These statements by the president and his spokespersons have left many people flabbergasted, but they follow naturally from the administration’s worldview. That they would deny the palpably anti-Semitic nature of the Paris attacks is predictable—it logically follows from the hesitance to admit that we are at war with a radical Islamist ideology. The corollary to denying that we have an enemy is that the enemy has targets. One of those targets—aside, of course, from Americans generally—are Jews.
The president’s refusal to acknowledge the anti-Semitic nature of this crime is of a piece with his administration’s refusal to acknowledge the radical Islamic nature of our enemies. Just as the president absurdly claims that the Islamic State is “not Islamic,” he equally absurdly claims that the radical Islamist murder of Jews has nothing to do with Islam, nothing to do with anti-Semitism, and is entirely “random.”
Now, contrary to the accusations of some of his right-wing Jewish critics, the president is not a “Jew-hater.” Rather, his failure to acknowledge anti-Semitism stems from his foreign policy “realism,” or what he imagines “realism” to be. In his coolly rationalist thinking, the president has made a calculation: he is more concerned with not angering the world’s 1.3 billion Muslims than with reassuring its 18 million Jews. Rather than do what is just or right, Obama would prefer not to get on the Muslim world’s collective bad side.
That explains the Cairo speech that opened his outreach to Muslims around the globe, a fusillade of apologies for alleged American misdeeds. It explains this administration’s strained relationship with Israel, which the president – heeding the advice of Arab potentates and his domestic progressive base, a motley crew indeed – has begun to see as an obstacle to his vision of a grand entente between America and the Muslim world. It explains Obama’s remarks last month to Senate Democrats lobbying them against further sanctions on Iran, that, according to the New York Times, he “understood the pressures that senators face from donors.”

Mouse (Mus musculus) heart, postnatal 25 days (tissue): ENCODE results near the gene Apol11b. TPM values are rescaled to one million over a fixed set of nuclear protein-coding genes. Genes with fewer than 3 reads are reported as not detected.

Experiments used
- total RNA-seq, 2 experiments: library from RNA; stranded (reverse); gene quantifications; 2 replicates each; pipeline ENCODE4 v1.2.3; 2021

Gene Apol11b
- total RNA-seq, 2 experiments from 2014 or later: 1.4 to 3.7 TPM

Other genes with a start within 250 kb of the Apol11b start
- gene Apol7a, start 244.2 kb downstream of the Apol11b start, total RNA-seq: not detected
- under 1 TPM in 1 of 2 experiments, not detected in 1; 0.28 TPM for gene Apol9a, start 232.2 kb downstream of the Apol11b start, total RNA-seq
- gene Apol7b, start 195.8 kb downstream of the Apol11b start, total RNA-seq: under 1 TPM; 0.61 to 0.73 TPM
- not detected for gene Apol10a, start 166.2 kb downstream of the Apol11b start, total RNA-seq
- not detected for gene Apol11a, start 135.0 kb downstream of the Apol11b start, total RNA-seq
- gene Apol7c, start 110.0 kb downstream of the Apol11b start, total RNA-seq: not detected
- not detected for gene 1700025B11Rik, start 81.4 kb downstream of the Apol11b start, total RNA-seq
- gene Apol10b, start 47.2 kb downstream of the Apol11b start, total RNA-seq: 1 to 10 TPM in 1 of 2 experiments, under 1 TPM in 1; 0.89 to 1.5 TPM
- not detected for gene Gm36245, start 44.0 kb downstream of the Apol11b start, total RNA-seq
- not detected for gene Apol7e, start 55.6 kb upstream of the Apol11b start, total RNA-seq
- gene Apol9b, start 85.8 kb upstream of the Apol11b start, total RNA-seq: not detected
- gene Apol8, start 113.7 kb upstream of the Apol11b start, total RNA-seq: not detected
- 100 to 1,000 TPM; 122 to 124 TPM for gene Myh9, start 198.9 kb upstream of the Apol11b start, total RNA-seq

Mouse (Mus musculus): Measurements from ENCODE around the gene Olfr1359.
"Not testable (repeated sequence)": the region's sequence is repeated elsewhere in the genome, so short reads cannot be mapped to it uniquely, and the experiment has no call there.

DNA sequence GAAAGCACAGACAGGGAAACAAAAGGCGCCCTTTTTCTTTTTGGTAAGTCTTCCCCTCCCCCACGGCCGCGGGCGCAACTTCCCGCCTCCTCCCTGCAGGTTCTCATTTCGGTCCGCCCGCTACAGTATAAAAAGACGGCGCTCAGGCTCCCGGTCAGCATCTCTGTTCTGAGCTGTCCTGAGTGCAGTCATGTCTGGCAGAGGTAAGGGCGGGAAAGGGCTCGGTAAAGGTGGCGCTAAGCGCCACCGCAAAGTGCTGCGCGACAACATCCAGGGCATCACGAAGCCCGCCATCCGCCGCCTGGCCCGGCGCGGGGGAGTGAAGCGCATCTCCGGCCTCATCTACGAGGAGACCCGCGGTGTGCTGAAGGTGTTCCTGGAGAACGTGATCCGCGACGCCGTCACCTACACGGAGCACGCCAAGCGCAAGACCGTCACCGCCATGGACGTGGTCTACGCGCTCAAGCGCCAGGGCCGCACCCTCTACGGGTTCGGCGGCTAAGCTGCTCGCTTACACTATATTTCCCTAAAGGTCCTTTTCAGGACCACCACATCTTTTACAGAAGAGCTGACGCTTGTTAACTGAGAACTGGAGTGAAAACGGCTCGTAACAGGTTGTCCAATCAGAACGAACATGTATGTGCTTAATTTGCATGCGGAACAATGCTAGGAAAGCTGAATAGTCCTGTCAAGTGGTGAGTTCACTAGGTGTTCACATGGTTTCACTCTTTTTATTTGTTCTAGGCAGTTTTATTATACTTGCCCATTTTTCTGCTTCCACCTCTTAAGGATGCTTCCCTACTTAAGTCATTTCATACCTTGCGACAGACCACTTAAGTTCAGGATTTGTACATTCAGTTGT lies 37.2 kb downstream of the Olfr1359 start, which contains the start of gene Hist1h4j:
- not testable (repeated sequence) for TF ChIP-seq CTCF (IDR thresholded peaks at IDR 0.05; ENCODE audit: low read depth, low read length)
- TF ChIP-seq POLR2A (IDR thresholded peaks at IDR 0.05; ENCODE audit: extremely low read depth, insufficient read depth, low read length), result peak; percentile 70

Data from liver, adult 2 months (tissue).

Downplaying global anti-Semitism fits in with the president’s broader Middle East strategy, which consists of distancing the United States from its traditional ally in the region, Israel, while opening its doors to historic enemy, Iran.
The history and reasoning behind this policy is explained in a new, magisterial essay in the online magazine Mosaicby Hudson Institute scholar Michael Doran, who argues that Obama takes inspiration from the 2006 bipartisan report drafted by former Secretary of State James Baker and former congressman Lee Hamilton, urging American retrenchment from the Middle East and rapprochement with the Islamic Republic. “Baker and Hamilton believed that Bush stood in thrall to Israel and was therefore insufficiently alive to the benefits of cooperating with Iran and Syria,” Doran writes. “Those two regimes, supposedly, shared with Washington the twin goals of stabilizing Iraq and defeating al-Qaeda and other Sunni jihadi groups. In turn, this shared interest would provide a foundation for building a concert system of states—a club of stable powers that could work together to contain the worst pathologies of the Middle East and lead the way to a sunnier future.”
Both Deputy National Security Advisor Ben Rhodes and Chief of Staff Dennis McDonough – two of the president’s closest advisors – worked for Hamilton.
In the wake of the uproar – mostly from conservatives – over their performances today, both Earnest and Psaki tried walking back their statements denying the anti-Semitic nature of the Paris attacks on Twitter. It is too late. The mask has slipped, and the face lurking behind it isn’t pretty.